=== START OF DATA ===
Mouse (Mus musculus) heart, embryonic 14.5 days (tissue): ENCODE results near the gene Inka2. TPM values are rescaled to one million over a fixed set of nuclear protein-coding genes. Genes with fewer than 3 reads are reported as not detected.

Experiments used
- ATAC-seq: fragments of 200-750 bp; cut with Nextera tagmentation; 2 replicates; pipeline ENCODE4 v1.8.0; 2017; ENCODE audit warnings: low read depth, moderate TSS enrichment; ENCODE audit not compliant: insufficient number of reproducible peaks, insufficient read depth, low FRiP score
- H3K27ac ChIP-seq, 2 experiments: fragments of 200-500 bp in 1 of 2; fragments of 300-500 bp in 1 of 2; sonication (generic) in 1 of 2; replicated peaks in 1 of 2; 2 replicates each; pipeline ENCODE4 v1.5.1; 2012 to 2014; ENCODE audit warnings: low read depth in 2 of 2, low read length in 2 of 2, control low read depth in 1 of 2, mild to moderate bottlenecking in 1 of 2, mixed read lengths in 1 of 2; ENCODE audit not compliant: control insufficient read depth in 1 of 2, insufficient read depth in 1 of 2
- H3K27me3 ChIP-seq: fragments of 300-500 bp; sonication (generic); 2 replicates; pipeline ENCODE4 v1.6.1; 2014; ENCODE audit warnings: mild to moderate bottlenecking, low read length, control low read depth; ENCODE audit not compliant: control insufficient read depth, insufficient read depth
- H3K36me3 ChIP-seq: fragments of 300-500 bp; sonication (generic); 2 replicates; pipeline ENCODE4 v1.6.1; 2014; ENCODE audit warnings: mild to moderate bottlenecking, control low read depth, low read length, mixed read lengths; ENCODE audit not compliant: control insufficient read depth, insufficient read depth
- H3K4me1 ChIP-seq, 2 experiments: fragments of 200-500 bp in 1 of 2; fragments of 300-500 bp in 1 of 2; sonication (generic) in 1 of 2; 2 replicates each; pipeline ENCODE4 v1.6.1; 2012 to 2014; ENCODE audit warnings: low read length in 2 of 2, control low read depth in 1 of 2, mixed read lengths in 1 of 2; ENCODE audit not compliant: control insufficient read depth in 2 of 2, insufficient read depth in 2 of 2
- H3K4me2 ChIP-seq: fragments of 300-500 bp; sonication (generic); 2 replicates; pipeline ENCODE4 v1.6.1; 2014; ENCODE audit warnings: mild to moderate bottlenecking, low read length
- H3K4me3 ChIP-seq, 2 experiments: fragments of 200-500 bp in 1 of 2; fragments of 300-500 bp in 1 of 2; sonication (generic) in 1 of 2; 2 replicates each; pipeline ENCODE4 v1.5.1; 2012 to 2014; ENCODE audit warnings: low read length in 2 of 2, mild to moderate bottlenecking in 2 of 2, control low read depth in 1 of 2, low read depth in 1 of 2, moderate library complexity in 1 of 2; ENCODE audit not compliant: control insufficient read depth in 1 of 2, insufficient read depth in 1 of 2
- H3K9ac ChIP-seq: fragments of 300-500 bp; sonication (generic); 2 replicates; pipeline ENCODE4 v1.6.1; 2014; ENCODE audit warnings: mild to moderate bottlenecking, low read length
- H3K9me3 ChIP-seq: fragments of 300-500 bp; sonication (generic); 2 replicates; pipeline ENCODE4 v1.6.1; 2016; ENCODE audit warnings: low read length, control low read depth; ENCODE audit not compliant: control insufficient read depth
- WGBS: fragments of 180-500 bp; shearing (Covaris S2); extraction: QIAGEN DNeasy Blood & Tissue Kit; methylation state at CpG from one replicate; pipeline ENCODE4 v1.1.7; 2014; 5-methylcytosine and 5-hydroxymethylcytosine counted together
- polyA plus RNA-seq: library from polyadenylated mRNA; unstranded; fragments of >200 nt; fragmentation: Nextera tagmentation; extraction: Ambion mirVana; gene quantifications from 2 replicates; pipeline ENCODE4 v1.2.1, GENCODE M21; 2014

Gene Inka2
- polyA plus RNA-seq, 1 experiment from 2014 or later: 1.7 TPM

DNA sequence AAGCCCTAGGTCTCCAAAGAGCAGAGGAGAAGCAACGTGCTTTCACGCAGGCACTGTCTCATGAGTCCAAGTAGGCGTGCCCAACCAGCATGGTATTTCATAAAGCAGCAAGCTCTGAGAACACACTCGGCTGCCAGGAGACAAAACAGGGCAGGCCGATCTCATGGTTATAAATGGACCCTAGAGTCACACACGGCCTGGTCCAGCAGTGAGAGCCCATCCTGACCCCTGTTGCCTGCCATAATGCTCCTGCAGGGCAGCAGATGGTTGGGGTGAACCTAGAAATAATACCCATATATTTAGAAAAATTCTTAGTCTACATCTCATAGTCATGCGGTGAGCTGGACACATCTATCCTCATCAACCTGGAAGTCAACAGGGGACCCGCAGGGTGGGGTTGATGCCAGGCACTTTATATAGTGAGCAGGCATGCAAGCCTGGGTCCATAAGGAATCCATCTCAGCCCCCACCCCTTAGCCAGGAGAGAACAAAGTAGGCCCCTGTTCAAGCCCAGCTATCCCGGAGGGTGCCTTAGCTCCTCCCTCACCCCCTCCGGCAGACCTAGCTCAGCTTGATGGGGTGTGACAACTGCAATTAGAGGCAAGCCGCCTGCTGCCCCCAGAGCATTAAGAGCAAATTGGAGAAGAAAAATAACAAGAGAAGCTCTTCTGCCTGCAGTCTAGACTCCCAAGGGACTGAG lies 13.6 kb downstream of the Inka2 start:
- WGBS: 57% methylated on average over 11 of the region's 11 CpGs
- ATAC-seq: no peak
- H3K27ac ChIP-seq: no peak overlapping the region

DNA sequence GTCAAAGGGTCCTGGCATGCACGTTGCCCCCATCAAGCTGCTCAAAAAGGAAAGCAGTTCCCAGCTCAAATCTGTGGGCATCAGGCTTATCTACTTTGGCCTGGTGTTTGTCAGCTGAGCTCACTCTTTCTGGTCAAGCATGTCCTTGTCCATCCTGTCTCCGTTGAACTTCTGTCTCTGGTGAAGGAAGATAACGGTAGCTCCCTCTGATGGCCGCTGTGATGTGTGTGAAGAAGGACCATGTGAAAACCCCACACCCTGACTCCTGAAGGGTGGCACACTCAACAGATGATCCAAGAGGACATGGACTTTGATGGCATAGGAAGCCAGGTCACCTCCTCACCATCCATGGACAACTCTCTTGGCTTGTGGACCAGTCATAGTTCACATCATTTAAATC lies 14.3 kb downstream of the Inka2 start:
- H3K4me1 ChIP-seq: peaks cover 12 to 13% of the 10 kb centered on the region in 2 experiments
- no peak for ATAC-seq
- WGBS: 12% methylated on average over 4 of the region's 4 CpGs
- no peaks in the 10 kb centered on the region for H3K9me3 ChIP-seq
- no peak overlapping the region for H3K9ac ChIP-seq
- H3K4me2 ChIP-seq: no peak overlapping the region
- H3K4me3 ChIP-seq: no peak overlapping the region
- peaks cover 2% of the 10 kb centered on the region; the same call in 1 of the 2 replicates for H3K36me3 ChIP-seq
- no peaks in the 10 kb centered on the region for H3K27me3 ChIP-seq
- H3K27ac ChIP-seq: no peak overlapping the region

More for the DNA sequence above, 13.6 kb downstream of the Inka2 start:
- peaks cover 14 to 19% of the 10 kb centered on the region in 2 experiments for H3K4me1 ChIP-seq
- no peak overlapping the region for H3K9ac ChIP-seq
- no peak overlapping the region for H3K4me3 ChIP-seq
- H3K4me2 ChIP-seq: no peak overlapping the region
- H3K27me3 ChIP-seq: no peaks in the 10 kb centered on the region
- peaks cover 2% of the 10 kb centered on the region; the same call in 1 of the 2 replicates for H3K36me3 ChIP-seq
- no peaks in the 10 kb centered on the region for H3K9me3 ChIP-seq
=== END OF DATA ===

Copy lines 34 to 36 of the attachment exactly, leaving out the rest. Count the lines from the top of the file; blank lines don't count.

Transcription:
- no peak overlapping the region for H3K4me3 ChIP-seq
- H3K4me2 ChIP-seq: no peak overlapping the region
- H3K27me3 ChIP-seq: no peaks in the 10 kb centered on the region